Right click again and select “Save image as” to save the photo to your device.
Using a search engine, choose the small camera icon to upload the saved image into the search engine.
  • Don’t hand over information bit by bit. Dating sites are a huge growth area for cybercrime, and scams vary from simple cons, where people are asked for money for visas, to classic phishing. The problem is that handing over information is a normal part of romance–but perfect for identity thieves. Until you have verified that the person is genuine, do not give out your address, ever, and if possible limit other details such as workplaces and contact details. 
  • Don’t share ‘racy’ photos with people you have not met.  One variation of today’s dating scams is a simple one – blackmail. Do not hand over pictures you would be embarrassed to see published online–otherwise, you’re at risk from blackmailers. Even racy messages can be a tool for criminals – particularly if you’re attached. Keep things clean until you know your ‘romance’ is real. Allowing someone to see you via webcam, or to, for instance, undress on webcam, is particularly risky.
  • If your ‘lover’ sends you a photo which you need to click on, worry.  Keep antivirus software running and be wary of profiles without images in the first place. If they have an image, ask them to add it to their profile.
  • Long-distance love DOES happen – but be wary.  Profiles without pictures, details and interests are a clear warning of a fake profile. US law enforcement say that common signs are people who claim to be American but say they are working abroad, then suddenly need plane fare home.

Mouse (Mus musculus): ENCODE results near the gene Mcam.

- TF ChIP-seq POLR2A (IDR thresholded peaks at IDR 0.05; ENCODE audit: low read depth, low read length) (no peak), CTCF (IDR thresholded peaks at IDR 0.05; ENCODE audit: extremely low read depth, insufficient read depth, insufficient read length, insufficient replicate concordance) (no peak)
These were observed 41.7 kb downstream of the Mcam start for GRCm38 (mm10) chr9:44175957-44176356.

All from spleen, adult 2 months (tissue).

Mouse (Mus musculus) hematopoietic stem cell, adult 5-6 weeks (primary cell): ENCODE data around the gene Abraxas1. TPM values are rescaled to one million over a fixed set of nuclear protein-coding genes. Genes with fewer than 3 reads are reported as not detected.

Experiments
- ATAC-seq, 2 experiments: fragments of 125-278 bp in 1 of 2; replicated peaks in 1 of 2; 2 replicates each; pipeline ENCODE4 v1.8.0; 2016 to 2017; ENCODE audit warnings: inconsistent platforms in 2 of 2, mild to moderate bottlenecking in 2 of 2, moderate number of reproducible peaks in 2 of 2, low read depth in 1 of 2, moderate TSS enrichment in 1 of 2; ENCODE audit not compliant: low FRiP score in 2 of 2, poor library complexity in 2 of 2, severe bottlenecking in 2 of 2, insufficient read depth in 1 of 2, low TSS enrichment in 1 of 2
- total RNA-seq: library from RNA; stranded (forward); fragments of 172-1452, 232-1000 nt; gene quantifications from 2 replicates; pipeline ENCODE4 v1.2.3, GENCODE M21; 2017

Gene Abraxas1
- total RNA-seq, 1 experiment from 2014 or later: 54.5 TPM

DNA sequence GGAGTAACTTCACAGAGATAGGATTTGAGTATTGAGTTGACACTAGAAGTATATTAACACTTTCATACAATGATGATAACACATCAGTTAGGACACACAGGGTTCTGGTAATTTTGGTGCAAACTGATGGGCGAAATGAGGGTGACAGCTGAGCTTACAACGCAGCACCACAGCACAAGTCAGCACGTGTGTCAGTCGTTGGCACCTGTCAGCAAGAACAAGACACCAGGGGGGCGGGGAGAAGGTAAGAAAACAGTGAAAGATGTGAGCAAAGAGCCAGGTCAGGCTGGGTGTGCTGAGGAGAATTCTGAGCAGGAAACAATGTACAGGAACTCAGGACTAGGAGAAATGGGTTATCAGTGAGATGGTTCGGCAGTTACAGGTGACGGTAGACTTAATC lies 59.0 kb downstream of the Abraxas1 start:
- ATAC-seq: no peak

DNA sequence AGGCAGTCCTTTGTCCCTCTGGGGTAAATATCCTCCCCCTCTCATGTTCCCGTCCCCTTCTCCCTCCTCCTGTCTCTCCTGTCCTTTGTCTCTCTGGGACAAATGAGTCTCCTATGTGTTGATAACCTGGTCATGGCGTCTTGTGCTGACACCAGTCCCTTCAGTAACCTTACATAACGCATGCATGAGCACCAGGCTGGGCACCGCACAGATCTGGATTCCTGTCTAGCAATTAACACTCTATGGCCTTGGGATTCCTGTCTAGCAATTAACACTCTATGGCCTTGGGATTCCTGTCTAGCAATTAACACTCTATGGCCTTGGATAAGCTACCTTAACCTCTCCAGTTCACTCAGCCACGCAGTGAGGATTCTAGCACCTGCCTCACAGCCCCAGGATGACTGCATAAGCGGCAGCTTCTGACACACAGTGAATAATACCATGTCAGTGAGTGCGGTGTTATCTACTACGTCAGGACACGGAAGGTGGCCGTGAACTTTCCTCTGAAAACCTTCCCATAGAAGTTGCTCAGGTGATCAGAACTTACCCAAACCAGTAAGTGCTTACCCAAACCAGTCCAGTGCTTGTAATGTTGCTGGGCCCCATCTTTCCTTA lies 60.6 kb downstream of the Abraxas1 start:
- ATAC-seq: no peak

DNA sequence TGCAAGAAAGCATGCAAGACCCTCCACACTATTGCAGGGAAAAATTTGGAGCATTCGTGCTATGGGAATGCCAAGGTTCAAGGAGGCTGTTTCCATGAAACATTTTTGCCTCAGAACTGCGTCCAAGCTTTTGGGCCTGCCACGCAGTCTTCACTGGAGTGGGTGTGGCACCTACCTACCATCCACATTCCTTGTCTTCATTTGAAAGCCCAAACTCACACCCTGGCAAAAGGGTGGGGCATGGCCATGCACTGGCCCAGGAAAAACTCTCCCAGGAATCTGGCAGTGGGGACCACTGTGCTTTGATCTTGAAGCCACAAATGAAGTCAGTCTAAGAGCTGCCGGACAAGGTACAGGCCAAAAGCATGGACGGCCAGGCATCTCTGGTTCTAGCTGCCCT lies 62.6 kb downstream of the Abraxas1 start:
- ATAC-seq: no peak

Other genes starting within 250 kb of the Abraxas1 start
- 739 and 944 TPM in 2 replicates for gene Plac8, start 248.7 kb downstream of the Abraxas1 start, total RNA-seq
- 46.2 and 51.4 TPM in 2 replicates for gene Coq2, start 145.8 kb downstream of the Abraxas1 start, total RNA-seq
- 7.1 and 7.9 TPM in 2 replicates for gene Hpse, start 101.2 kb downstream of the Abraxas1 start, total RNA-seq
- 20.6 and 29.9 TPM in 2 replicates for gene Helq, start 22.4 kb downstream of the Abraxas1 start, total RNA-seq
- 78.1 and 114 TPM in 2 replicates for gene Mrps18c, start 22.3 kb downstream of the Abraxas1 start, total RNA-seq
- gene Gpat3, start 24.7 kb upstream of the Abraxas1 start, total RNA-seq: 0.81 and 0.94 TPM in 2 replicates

• Stick to reputable sites. and other ‘major’ sites such as eHarmony have a reputation to protect so their systems will help to keep you safe (accusations of fake profiles notwithstanding). On Match, for instance, you can instantly flag any email or message as suspicious, and flag any profile you think isn’t quite right. Match will investigate rapidly. Other large, reputable sites have similar systems. Smaller, specialist sites–particularly those focused on short-term relationships–won’t offer the same peace of mind. However, sites which cater to a particular cultural group may achieve higher levels of trust if they fly under the radar of cyber criminals. Expect ‘Free’ sites to be the most dangerous the barrier to entry is low for enterprising cybercriminals.
  • Don’t be persuaded to switch to another social network, email or IM.  Millions of people use dating sites, and the ‘big’ sites are facing epidemic levels of fake profiles, phishing and other scams, so cybercriminals will often persuade victims to switch to another site,  either a social site, or simply email. This way, they can continue the fraud in private.
  • If you think, “It’s all happening so fast!” It’s time to worry.  Dating scams are one of the few areas of cybercrime where gangs play a ‘long game’ – sometimes stringing victims along for weeks or months. But most are impatient to be paid - so any online ‘lover’ who declares undying love in the space of a few emails should be regarded with extreme suspicion.
  • Consistently poor spelling or grammar indicates that the language they are using may be the person’s second language even though they claim to be a born and bred resident of your country.